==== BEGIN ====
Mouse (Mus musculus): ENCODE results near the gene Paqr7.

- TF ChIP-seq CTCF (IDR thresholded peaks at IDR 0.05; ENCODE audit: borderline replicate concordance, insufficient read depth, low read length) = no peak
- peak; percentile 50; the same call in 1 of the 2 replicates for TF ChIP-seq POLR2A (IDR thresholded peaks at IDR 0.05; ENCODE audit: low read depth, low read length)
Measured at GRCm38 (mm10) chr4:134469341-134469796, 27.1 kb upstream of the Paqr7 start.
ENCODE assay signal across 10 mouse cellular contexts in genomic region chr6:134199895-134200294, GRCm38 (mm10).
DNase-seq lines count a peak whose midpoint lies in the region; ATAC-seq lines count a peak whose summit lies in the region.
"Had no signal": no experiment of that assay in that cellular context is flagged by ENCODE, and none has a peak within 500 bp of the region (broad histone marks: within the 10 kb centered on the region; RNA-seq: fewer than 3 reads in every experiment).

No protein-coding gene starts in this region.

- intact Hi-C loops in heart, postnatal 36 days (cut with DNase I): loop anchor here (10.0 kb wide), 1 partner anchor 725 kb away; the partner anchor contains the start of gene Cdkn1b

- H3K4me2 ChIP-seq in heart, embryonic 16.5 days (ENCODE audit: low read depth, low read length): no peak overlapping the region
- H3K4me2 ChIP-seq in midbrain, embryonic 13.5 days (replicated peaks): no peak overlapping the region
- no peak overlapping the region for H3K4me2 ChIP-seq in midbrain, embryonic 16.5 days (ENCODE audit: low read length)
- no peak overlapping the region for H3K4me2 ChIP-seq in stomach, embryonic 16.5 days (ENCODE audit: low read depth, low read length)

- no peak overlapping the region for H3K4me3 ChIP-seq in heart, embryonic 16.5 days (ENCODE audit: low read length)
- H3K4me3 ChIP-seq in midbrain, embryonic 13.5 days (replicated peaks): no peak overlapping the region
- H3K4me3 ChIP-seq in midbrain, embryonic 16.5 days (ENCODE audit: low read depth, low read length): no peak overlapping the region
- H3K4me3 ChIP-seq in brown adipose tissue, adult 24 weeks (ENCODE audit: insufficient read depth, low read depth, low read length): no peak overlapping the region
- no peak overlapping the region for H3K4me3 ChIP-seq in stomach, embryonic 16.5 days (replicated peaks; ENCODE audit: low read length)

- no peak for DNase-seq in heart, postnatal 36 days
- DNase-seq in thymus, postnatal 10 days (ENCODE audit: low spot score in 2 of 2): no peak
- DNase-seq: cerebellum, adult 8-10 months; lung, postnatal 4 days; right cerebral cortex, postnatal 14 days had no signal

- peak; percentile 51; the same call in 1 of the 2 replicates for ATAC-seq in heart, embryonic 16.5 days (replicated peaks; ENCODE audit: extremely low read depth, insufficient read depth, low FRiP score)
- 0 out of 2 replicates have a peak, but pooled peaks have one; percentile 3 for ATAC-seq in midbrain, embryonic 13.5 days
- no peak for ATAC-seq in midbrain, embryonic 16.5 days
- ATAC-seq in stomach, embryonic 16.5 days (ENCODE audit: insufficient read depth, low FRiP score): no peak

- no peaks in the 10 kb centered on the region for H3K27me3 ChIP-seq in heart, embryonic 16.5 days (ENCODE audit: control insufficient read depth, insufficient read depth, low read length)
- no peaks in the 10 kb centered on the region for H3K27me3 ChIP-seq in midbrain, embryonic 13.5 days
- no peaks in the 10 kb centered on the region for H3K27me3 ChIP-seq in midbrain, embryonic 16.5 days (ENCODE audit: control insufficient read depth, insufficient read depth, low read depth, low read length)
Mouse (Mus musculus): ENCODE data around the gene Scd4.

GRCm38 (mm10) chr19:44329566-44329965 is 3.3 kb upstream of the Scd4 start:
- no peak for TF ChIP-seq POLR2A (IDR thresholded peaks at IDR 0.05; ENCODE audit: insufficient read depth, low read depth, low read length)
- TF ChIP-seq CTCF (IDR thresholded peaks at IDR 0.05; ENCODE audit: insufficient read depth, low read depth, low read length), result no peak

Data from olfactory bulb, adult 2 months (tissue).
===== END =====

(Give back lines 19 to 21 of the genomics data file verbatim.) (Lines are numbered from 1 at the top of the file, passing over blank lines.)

- no peak for DNase-seq in heart, postnatal 36 days
- DNase-seq in thymus, postnatal 10 days (ENCODE audit: low spot score in 2 of 2): no peak
- DNase-seq: cerebellum, adult 8-10 months; lung, postnatal 4 days; right cerebral cortex, postnatal 14 days had no signal